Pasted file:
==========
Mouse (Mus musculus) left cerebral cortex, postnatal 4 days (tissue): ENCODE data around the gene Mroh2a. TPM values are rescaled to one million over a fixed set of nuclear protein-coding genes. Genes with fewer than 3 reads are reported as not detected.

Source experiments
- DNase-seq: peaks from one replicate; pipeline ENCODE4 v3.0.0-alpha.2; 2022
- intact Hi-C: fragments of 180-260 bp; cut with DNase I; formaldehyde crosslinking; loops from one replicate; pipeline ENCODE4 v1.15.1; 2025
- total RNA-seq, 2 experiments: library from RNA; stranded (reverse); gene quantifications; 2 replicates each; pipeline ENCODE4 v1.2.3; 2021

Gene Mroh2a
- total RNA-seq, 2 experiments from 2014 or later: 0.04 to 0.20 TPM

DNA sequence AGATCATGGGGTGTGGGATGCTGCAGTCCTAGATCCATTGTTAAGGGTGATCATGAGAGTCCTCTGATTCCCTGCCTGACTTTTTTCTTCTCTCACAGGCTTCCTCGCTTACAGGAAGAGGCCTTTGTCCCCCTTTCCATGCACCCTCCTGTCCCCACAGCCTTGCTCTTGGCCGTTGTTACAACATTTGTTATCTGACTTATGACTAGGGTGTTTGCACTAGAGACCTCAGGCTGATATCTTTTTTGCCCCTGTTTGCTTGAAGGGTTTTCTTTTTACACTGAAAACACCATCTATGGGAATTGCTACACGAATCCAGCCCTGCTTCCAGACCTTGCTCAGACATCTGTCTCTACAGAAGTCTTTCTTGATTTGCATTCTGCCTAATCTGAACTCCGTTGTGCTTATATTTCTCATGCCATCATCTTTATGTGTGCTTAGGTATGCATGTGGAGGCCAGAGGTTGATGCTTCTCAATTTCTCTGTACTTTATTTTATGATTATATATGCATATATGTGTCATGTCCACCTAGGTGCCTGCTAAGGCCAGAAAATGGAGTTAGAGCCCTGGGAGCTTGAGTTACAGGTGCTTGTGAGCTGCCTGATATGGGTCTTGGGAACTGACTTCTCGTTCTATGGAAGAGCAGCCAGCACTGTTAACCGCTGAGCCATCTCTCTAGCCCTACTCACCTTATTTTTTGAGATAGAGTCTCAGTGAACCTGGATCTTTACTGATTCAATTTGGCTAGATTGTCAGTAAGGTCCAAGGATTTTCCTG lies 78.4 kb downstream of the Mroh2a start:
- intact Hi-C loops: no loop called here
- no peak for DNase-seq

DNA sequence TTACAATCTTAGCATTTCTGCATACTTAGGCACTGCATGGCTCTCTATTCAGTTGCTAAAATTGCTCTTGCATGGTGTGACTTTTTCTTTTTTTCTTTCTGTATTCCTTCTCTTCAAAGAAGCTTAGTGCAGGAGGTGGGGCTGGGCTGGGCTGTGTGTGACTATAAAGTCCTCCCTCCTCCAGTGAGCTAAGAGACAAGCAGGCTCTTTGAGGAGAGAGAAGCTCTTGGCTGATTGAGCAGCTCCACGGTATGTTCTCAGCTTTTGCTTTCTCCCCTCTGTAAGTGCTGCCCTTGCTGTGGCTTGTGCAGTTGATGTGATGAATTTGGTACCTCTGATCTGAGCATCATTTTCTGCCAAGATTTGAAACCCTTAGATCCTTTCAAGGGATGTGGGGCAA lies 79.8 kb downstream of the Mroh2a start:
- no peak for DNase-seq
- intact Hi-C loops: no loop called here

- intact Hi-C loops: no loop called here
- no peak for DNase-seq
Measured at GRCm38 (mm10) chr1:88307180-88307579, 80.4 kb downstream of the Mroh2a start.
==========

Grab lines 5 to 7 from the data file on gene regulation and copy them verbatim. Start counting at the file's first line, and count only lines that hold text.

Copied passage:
- total RNA-seq, 2 experiments: library from RNA; stranded (reverse); gene quantifications; 2 replicates each; pipeline ENCODE4 v1.2.3; 2021

Gene Mroh2a
- total RNA-seq, 2 experiments from 2014 or later: 0.04 to 0.20 TPM